Catherine Zimmerman (The Meadow Project) has teamed up with Doug Tallamy, PhD and the Chesapeake Conservation Landscaping Council to produce a new film on native plants called Hometown Habitat! The Meadow Project and CCLC missions’ promote the principles of conservation landscaping and expand the practice of conservation landscaping throughout the Chesapeake Bay region. Our hope is that the production of Hometown Habitat will further expand our missions beyond the Chesapeake Bay, to the entire country!

Hometown Habitat is a 90-minute environmental, education documentary focused on showing how and why native plants are critical to the survival and vitality of local ecosystems. Entomologist Doug Tallamy, whose research, books and lectures, on the misuse of non-native plants in landscaping, sound the alarm about habitat and species loss provides the narrative thread throughout Hometown Habitat. The message: “We can change the notion that humans are here and nature is some place else. It doesn’t have to, and shouldn’t be that way.” Each individual has the power to conserve resources, restore habitat for wildlife and bring beauty to their patch of earth.

Donating funds to make this documentary film possible was the right thing to do. It's important work, and what better way to convey the message about native plants, pollinators and larval foods than by seeing the relationship first hand. Surely, if a picture is worth a thousand words, then a movie is worth a million~ Steve Castorani

Award winning director, Catherine Zimmerman, and film crew journey across the country to visit Hometown Habitat Heroes, people - young and old of various races and creeds - who are reversing detrimental impacts on the land and in the water of major U.S. watersheds, one garden at a time. They wind their way through the watersheds of Florida, the prairies of the Mississippi River Basin, the streams and rivers of the Rocky Mountains, the Chesapeake Bay, the Great Lakes and Columbia River to share success stories and works-in-progress that celebrate conservation landscaping that re-awakens and redefines our relationship with Nature.

Along with the everyday Hometown Heroes, we meet ecologists, entomologists and other experts who will share the science behind how today's 'native-plants-know- best' enthusiasts, landscape architects and conservation groups are helping 20th century-minded city planners, businesses and developers appreciate the myriad 21st century benefits of low-maintenance, seasonally-dynamic and eco-healthy landscape installations, that respect Nature's original best practices.

Many Thanks Supporters!

October 21st, 2014

Hyssop. Hummingbird Heaven!  photo Catherine B. Zimmerman

On behalf of the Hometown Habitat film crew, Doug Tallamy and the Chesapeake Conservation Landscaping Council, I want to recognize all the generous folks who have joined our team by donating their dollars.  As independent filmmakers, we can’t produce this important documentary without your help and support!  Thank you!

35 Years of Wildness!

July 19th, 2014

Wild Center, Neenah, WI

  The Meadow Project has spent most of the post 4th of July weeks roaming around Wisconsin, visiting people and organizations we call Habitat Heroes. The Wild Ones Natural Landscapers was on our radar as one of the oldest organizations in the mid-west to have a mission of “promoting environmentally sound landscaping practices to preserve biodiversity Read more…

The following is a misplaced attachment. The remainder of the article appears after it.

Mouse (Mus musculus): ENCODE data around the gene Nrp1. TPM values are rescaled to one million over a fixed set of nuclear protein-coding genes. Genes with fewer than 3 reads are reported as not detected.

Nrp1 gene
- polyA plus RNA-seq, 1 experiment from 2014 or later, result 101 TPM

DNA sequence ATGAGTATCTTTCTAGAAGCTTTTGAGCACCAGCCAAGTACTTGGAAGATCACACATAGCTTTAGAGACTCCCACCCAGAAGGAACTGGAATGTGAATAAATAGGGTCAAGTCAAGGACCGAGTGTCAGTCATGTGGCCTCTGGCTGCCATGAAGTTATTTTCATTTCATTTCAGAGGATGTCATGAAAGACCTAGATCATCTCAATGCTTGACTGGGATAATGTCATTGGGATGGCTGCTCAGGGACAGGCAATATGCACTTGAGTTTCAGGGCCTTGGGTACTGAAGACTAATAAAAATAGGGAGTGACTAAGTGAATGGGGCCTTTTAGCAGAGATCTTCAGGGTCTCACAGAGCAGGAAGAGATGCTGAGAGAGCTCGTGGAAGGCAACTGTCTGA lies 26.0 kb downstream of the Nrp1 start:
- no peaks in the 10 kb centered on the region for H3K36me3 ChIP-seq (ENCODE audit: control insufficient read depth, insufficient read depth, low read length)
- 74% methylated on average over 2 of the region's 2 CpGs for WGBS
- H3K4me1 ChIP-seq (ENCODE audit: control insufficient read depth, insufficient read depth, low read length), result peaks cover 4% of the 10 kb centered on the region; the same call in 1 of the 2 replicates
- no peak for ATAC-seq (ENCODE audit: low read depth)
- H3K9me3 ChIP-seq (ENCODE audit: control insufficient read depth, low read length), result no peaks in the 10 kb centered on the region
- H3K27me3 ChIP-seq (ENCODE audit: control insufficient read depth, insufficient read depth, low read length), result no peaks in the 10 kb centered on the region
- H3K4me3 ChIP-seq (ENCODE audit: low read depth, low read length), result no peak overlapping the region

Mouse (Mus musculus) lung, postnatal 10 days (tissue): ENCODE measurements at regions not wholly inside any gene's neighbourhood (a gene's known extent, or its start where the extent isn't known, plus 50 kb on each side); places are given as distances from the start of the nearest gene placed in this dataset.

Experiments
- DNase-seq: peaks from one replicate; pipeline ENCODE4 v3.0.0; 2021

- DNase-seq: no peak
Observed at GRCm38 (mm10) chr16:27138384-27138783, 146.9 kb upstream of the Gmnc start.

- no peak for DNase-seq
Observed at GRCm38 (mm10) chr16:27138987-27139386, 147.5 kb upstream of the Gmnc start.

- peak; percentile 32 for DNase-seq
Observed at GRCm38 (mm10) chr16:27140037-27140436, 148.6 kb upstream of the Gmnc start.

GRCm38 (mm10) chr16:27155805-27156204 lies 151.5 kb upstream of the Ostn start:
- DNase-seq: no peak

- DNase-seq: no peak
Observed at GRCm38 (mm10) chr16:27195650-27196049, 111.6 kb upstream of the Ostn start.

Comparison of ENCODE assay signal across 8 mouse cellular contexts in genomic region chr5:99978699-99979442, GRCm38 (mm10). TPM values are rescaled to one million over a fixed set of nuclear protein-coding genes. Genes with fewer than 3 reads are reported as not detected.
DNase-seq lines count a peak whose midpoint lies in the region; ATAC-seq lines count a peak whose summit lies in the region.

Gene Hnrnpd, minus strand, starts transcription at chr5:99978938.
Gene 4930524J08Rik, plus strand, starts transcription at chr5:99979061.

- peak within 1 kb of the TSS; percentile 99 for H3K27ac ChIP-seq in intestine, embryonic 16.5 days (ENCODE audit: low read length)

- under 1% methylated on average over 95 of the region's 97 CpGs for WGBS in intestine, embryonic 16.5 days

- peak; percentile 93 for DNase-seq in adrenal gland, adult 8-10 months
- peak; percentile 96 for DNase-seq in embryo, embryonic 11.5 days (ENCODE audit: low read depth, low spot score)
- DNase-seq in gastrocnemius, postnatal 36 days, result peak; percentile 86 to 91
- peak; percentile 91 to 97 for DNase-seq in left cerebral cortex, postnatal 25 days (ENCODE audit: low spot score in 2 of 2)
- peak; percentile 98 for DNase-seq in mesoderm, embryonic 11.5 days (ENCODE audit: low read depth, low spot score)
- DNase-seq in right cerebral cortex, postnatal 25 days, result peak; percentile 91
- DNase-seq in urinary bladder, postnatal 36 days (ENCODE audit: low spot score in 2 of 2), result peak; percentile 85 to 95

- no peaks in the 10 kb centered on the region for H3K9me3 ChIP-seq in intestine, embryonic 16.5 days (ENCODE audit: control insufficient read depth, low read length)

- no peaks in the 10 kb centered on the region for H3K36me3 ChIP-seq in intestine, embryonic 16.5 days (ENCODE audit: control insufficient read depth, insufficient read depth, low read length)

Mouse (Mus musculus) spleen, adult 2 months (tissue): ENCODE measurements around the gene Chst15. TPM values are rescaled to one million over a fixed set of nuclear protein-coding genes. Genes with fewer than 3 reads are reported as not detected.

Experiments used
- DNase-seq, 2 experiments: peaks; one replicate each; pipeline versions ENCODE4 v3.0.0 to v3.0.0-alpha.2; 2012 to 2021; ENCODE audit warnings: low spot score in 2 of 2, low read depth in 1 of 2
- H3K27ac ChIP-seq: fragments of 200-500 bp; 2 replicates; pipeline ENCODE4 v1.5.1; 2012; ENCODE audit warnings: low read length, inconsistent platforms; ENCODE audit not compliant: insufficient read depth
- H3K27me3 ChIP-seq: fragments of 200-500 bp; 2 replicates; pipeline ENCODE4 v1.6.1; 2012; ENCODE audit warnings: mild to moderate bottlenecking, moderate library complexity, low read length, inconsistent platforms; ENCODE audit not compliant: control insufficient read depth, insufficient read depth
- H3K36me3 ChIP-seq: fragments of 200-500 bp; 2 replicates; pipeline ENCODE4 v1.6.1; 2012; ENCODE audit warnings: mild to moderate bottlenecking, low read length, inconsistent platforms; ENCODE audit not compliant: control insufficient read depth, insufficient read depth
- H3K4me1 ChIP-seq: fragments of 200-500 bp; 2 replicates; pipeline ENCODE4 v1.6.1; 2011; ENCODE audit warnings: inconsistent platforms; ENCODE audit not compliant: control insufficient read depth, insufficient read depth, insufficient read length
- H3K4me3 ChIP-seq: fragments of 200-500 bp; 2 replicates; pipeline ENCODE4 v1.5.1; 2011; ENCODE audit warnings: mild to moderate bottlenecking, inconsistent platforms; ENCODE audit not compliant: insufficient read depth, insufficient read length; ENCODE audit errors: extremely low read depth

Centro Hispano, Madison, Wisconsin

July 10th, 2014

Students learned how to measure slope, take soil samples and design a site for human and wildlife use.

Everyone (there were over 50 participants) in the Earth Partnership for Schools institute took a break and posed for out Hometown Habitat cameras.   This summer institute had a Latino focus and today was all about planning the installation of a rain garden and designing a community, family friendly outdoor activity center, featuring native plants, Read more…

Earth Partnership for Schools

July 9th, 2014

Filming the children as they sweep the prairie to  explore the insect population.

Earth Partnership for Schools holds summer institutes for teachers, students and community members to learn how to make ecology more relevant in the classroom, home and hometown. We are visiting for two days to see how participants learn and grow and take these concepts home to their own communities.  Here we follow kids visiting a Read more…

Wisconsin Wonderful!

July 9th, 2014

Corrie Daniels working to heal ecosystems.

Wow! What a beautiful state and fantastic people!  Today we visited Corrie Daniels and her crew at Taylor Creek Restoration Nursery in Brodhead, WI. Taylor Creek and sister company Applied Ecological Services, have been around for over 30 years providing native plants grown from locally collected seed as well as ecological design and restoration services.  Read more…

Happy 4th of July!

July 4th, 2014

Children explore meadow planting.

Hello all! We are on the journey and are open to your suggestions of Habitat Heroes. We shoot in Ohio over the holiday and then on to film in Wisconsin for the next week. One program we visit is Earth Partnership for Schools. Teachers engage in week long institutes: “We invite teachers to participate in Read more…

Westward Bound

July 2nd, 2014

6Clear_pond_Illinois

We are headed to the mid-west! I am very excited AND happy for the great response yesterday to the fundraising campaign. We need $130,000 for production and we have 60 days to get there. That means every day we need to raise about $2,200. Guess what? You guys stepped up yesterday with exactly $2200! Keep Read more…